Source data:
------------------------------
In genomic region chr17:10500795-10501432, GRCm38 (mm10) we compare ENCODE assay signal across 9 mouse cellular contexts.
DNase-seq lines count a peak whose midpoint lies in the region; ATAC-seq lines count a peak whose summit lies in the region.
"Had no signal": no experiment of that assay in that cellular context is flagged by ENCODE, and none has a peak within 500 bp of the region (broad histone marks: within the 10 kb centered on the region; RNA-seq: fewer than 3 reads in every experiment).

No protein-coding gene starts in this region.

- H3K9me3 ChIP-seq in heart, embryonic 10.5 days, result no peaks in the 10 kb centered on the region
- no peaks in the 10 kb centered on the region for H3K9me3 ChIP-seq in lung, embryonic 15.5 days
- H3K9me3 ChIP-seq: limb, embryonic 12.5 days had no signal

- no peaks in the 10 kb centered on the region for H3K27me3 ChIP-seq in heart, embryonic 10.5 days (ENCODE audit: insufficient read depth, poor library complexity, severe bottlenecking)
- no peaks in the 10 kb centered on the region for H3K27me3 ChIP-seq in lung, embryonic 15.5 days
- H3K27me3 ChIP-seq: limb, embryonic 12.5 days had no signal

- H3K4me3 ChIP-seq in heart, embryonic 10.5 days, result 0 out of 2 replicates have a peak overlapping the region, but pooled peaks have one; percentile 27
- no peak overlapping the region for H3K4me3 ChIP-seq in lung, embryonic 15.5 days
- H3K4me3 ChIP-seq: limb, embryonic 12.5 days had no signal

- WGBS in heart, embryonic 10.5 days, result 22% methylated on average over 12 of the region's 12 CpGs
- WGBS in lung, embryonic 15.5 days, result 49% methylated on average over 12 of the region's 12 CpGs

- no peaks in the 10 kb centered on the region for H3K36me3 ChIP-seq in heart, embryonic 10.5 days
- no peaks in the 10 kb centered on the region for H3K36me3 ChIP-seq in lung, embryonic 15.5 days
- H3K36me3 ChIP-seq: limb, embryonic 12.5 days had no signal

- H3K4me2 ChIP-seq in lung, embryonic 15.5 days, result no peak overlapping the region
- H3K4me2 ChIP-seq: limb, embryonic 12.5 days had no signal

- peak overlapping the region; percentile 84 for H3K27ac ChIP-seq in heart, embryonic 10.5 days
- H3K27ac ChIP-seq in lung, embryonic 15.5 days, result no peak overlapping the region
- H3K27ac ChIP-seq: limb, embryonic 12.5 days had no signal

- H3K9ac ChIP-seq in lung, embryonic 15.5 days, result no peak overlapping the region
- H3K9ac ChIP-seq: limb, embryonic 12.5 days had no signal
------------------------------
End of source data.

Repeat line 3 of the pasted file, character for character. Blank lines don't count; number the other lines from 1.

"Had no signal": no experiment of that assay in that cellular context is flagged by ENCODE, and none has a peak within 500 bp of the region (broad histone marks: within the 10 kb centered on the region; RNA-seq: fewer than 3 reads in every experiment).